In 2013, while continuing to teach part time, Marjorie left Marcum LLP for the second time and took on the position of CFO at Elder Care Alliance. There, she learned about the not-for-profit industry and about working at a faith-based organization.

Today, she is a consultant and the Corporate Practice Lead and CFO at Greenough Consulting Group (GCG).

“It’s my first time consulting and so far a lot of fun,” she says. “I get to work with people who love accounting and are passionate about what they do.

“I manage the corporate group, which means we do the back-office accounting for clients and other projects, like getting a client audit ready,” she describes.

Experience Solving Financial Problems

Marjorie’s years of experience in the field and with a variety of companies have provided her with numerous real-life accounting situations to share in her classes.

“One of my audit clients had a revenue recognition problem, and during the audit we found out there was fraud,” she says. “Another client example was when we had a $10M audit adjustment that turned out to be immaterial.”
 

“You don’t need to love numbers; you need to be curious.”

Accounting has come a long way from stereotypical number crunching. A 2015 study by the Robert Half recruiting group supports the view that accountants have evolved to problem-solvers who excel in strategic thinking and who address a variety of business challenges on a day-to-day basis.

These are the types of students in Marjorie’s Auditing and Attestation and Advanced Accounting courses. Her enthusiasm for teaching the subject matter is also a boon.

Heather Liston, former program director for the Certificate Program in Accounting, says:

“Marjorie’s vitality and her passion for both auditing and teaching were striking from the first time I met her. She teaches with energy, answers student questions thoroughly and stays on top of new developments in her field.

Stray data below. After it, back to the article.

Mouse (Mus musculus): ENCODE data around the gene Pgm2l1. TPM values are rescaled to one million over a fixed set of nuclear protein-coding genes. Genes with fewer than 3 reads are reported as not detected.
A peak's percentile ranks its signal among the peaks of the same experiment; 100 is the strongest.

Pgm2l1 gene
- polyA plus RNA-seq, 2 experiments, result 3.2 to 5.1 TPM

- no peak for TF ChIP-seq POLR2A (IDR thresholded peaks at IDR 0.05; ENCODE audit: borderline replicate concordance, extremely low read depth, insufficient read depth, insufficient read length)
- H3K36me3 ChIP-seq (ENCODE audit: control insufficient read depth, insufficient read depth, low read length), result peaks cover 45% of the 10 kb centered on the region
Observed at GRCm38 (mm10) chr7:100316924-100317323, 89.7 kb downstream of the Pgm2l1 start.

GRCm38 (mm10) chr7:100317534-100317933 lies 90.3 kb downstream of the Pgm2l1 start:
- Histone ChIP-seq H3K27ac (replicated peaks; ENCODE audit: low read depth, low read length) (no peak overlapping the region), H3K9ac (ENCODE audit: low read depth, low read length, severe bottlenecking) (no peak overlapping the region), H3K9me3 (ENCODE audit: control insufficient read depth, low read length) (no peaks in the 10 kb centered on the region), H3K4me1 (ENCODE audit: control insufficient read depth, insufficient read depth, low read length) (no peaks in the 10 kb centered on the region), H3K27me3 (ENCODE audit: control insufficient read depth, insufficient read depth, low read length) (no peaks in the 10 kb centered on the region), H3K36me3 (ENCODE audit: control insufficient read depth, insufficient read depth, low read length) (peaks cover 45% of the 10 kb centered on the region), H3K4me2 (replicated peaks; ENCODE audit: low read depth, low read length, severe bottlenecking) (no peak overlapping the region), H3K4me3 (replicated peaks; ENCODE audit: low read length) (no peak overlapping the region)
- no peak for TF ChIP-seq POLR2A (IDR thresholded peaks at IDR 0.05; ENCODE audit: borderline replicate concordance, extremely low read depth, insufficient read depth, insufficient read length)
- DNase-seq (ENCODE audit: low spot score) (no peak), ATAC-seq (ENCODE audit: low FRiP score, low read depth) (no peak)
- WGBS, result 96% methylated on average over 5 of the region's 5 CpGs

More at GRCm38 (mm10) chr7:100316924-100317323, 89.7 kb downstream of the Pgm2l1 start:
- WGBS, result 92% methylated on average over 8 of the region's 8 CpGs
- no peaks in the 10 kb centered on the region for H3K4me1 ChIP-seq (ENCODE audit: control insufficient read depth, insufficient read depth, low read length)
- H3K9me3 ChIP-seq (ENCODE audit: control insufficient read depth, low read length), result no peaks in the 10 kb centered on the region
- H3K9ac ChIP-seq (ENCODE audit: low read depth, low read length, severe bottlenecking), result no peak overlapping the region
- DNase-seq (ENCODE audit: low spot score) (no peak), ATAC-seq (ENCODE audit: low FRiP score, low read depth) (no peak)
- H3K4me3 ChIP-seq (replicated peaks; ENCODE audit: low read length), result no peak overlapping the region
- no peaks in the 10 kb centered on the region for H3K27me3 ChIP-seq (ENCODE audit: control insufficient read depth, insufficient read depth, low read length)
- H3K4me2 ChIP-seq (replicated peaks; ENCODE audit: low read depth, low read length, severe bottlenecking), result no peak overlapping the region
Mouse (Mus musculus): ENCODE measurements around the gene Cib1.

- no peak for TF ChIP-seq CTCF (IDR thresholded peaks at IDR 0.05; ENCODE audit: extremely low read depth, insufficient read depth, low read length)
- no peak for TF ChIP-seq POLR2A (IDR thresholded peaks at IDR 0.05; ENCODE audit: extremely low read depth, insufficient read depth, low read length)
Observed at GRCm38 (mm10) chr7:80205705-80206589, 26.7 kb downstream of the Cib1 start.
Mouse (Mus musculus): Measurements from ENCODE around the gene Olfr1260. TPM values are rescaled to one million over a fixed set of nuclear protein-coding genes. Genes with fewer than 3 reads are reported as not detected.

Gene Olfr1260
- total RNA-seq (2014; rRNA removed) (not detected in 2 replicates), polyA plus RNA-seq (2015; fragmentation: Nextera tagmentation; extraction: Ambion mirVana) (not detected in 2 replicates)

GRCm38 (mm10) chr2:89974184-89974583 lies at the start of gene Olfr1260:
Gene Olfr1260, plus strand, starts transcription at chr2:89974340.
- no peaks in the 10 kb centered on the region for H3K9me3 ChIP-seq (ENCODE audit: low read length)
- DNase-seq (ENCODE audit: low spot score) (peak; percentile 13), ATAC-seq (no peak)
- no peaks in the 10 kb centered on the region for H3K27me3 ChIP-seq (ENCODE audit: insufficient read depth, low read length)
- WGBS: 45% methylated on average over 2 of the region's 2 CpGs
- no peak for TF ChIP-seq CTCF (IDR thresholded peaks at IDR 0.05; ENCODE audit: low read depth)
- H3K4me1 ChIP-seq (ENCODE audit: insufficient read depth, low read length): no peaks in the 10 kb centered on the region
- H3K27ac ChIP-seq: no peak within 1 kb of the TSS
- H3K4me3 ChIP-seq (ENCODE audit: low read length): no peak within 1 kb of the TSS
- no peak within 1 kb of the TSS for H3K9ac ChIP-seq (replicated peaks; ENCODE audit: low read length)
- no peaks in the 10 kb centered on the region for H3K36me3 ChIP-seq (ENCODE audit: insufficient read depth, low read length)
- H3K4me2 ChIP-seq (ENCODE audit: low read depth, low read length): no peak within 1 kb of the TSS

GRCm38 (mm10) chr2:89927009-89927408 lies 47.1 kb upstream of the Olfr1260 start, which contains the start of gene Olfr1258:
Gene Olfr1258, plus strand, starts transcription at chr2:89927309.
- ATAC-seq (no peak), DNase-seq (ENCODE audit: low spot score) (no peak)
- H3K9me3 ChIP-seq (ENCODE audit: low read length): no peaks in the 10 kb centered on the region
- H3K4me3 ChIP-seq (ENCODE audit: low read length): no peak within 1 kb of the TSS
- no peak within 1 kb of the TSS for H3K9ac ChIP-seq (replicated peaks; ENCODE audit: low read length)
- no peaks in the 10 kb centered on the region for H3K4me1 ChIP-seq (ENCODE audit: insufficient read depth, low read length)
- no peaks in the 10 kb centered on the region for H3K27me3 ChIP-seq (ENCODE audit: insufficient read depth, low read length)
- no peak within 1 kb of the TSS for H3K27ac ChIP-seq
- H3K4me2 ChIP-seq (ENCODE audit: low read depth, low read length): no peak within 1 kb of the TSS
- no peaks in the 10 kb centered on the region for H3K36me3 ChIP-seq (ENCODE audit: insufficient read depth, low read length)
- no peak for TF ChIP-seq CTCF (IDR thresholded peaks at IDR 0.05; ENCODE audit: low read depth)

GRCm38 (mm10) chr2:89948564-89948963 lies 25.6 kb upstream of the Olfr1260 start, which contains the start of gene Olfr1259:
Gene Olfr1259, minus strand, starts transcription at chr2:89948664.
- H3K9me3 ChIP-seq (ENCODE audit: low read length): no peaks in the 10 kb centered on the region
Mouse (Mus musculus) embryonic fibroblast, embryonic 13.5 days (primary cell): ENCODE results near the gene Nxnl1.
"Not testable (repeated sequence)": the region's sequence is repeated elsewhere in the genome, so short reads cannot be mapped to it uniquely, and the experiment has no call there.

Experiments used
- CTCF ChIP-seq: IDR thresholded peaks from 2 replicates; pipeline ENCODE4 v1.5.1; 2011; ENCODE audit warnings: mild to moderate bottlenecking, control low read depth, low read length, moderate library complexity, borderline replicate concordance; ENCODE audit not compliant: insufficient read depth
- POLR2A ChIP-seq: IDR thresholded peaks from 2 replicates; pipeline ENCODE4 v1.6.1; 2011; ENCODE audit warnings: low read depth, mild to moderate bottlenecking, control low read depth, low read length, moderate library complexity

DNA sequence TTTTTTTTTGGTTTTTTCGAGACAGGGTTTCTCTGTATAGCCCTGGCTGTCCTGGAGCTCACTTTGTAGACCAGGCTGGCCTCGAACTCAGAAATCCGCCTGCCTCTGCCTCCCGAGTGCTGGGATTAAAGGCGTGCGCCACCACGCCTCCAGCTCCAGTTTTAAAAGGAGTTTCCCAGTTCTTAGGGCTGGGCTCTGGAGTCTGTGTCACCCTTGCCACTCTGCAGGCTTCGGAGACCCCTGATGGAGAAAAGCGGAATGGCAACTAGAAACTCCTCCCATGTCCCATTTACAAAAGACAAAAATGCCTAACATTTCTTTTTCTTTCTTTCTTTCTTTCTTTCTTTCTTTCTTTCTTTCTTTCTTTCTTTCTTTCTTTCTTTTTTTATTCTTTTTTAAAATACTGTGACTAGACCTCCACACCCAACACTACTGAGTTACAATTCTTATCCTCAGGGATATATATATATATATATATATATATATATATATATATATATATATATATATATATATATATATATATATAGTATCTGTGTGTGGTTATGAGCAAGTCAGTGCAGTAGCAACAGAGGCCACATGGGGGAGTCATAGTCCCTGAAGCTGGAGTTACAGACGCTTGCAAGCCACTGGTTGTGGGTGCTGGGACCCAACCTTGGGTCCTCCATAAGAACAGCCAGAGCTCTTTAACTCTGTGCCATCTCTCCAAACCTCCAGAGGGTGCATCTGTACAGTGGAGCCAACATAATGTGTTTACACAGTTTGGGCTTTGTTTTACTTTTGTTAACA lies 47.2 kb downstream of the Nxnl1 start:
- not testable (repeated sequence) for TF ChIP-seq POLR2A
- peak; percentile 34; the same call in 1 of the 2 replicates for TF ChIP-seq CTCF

Her classes include a number of international students and people at all levels of their careers, from beginning to long-seasoned accountants coming back to achieve CPA certification. She treats all of them with respect, and her attention and answers their questions at whatever level is appropriate for their understanding.

Her assignments require original thinking and independent research into the ways the accounting profession can bring integrity and consistency to financial markets.”

Students agree.

Students in her spring 2017 Auditing and Attestation course say:

“Marjorie has a lot of knowledge and experience about auditing and tells interesting stories.”

“Her stories bring the content to life. Also, roleplaying really helped me see how the major players in a business environment function and act.”

Evolving the Curriculum

Marjorie has shown a deft hand in adapting her in-person curriculum to digital learning—and her love of teaching has never wavered.

In fact, even before the COVID-19 pandemic, she was busy working with our staff to convert her successful in-person classroom environment into the online format to make it accessible to even more students.

And while the pandemic has already brought about changes for auditing—“They are doing virtual inventory observations”—Marjorie sees even more updates to how students learn.

For example, encouraging class participation online? She does this by asking students to keep their video on so she can see more facial expressions and ascertain how the lecture is going and if her students are comprehending the subject matter.

One student in the summer 2020 Advanced Accounting online course commends how she “was willing to answer all of the questions we had and made sure we understood the material before moving on.”

It’s important to Marjorie that her students understand all they can about the field.

“Auditing and Attestation gives them the framework to be able to take the CPA exam in Audit,” Marjorie explains.

“If the students continue to move up in their accounting careers, in Advanced Accounting, they learn what to look forward to.”

They can also look forward to bright futures in accounting after taking a course with Marjorie, one of our Inspirational Instructors for 2020.